Watch the Full Interview Here

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NYC Council members seek $25M to Protect Cultural Institutions from Hate Crimes

New_York_Daily_News_logo.pngBy Erin Durkin

Amid a series of hate crimes and bomb threats against Jewish groups, City Council members are asking for $25 million to offer grants for increased security for cultural institutions.

“We are responding to a dramatic increase in hate crimes in New York City,” said Councilman Mark Levine, chair of the Jewish Caucus, which is making the request to Mayor de Blasio along with a group of other pols. “The need is sadly more glaring."

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Jewish Children's Museum Reopens After Bomb Scare, NYPD Says

dnainfo-logo.pngBy Ben Fractenberg, Aidan Gardiner, Rachel Holliday Smith and Nicholas Rizzi

CROWN HEIGHTS — The Jewish Children's Museum on Eastern Parkway was temporarily evacuated after someone emailed the museum to say three pipe bombs were going to imminently explode inside Thursday morning — the second threat in the city against a Jewish center this week, police said.

The threat was emailed to the museum, located across from 770 Eastern Parkway, the headquarters of the Chabad-Lubavitch Jewish community, at about 9:15 a.m., an NYPD spokesman said.
City councilmembers asked the city Tuesday morning to give $25 million to community centers and cultural institutions to boost security in light of recent threats against them. "We have an obligation to do everything we can to protect New Yorkers and to protect the institutions of this city," said Councilman Mark Levine.

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It's a Public Space — But Trump Tower Tries to Kick Activists Out

WNYC.pngBy Janet Babin 

On Thursday, activists organized by the pro-labor and sustainability group Align Climate Works for All traveled past security in pairs up the escalators at Trump Tower. After a few dozen had amassed at the Tower's privately-owned public garden space, a protester began reading from a script.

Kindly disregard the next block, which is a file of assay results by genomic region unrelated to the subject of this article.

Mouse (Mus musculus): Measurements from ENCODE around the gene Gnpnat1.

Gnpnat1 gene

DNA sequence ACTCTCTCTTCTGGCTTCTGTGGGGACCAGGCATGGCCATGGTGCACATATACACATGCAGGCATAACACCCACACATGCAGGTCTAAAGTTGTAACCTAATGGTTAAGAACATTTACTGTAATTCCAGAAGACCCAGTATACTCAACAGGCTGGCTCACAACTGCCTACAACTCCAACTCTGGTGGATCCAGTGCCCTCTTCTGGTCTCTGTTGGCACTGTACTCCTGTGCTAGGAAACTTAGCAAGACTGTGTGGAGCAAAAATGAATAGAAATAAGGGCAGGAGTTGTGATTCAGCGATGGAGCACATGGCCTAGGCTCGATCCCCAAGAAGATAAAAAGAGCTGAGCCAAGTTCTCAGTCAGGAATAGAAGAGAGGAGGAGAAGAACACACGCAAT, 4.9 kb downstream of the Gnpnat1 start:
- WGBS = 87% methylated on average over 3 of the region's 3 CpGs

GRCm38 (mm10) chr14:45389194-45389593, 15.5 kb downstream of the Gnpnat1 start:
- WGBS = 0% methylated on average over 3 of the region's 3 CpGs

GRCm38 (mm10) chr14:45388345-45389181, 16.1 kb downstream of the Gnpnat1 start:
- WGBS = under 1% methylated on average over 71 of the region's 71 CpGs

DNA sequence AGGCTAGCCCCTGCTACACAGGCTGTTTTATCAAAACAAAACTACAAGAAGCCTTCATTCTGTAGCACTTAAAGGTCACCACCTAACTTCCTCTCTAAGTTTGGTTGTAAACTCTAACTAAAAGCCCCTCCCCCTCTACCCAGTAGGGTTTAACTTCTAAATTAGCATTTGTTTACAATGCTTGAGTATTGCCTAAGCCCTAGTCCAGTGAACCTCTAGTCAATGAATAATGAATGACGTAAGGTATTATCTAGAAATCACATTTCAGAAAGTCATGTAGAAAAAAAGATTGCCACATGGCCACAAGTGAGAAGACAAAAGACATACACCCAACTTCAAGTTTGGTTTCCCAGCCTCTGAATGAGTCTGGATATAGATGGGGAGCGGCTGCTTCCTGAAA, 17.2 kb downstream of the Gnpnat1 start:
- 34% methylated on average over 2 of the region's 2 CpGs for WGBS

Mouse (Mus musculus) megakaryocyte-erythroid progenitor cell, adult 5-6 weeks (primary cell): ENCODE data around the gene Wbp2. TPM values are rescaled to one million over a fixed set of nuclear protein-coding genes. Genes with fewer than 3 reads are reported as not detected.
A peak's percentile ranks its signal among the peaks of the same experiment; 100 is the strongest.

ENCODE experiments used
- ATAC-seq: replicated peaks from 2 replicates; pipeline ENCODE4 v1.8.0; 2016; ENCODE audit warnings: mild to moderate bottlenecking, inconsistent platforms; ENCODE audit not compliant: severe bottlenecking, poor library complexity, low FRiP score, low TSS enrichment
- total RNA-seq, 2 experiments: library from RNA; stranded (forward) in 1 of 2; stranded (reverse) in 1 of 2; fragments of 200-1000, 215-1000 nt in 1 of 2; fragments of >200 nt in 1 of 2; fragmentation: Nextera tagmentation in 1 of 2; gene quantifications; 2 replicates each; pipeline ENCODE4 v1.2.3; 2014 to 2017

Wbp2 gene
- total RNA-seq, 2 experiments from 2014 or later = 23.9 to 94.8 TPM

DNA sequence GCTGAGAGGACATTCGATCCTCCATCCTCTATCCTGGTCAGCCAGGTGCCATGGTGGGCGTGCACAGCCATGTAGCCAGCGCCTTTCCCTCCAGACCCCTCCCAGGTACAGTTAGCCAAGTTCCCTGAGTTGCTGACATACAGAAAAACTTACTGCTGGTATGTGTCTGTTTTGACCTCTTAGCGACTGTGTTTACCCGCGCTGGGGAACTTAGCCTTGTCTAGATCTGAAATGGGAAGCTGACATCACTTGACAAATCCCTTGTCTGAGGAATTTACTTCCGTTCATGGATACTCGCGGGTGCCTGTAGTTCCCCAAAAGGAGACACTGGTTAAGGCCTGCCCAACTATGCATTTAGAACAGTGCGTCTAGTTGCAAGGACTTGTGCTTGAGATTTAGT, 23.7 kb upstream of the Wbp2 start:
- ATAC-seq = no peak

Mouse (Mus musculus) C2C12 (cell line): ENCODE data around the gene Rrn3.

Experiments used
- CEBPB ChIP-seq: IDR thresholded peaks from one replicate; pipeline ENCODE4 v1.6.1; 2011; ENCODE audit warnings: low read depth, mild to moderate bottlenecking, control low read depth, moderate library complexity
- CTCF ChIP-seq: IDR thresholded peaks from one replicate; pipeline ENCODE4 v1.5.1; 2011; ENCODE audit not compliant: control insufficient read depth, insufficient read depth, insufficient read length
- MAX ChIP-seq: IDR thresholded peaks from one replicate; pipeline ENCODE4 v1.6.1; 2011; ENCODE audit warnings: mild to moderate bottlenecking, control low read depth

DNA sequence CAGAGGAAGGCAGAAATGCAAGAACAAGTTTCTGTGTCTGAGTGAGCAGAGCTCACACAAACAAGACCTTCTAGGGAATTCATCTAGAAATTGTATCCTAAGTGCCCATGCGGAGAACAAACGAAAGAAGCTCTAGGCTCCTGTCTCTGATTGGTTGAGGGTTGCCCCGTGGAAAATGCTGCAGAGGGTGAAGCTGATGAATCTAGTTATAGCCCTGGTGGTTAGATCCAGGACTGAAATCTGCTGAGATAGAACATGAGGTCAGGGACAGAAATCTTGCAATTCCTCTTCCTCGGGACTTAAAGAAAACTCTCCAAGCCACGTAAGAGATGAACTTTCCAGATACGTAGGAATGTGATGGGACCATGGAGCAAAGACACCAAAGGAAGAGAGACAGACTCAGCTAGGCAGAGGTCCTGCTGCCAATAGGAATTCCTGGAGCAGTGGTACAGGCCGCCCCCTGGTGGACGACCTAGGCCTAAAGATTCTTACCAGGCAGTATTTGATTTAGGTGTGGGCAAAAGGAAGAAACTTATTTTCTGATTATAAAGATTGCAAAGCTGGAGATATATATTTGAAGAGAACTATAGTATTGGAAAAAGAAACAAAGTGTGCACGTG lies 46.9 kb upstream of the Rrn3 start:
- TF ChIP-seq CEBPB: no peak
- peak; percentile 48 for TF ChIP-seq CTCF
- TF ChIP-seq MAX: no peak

"...This is a public space, as defined in an agreement the Trump Organization signed when they got permission to build [an additional] 20 stories — a value of half a billion dollars as currently assessed — and they cannot prevent the public from being part of this space," said New York City Councilman Mark Levine, who chairs the Council Committee on Parks and Recreation.

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NYC Street Parking Spaces to Go to Car-Share Companies in New Pilot

AMNY.pngBy Vincent Barone

The City Council on Wednesday passed legislation requiring the city to dedicate parking spaces to car-share companies for a two-year pilot and car-ownership study.

The bill aims to reduce the number of car owners in New York City while also freeing up more parking, according to Manhattan Councilman Mark Levine, the bill’s sponsor, and city’s Department of Transportation, which has supported the idea.

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NYC to Assign Hundreds of Parking Spaces for Car-Share Vehicles Under Pilot Program

daily-news-logo.pngBy Ben Kochman

The city will set aside hundreds of parking spaces on streets and city-owned lots for car-share vehicles under a new bill passed by the City Council. Three hundred spaces on local streets and 300 more in city lots will go to car-share companies like Zipcar and Car2Go as part of a two-year pilot program.

The bill’s backers said Wednesday that the move will end up easing parking by convincing current car-owners to ditch their rides.

“Research is clear that for every one shared car put on a city street, between 5 and 10 less fuel efficient cars are taken off,” said bill sponsor Councilman Mark Levine (D-Manhattan).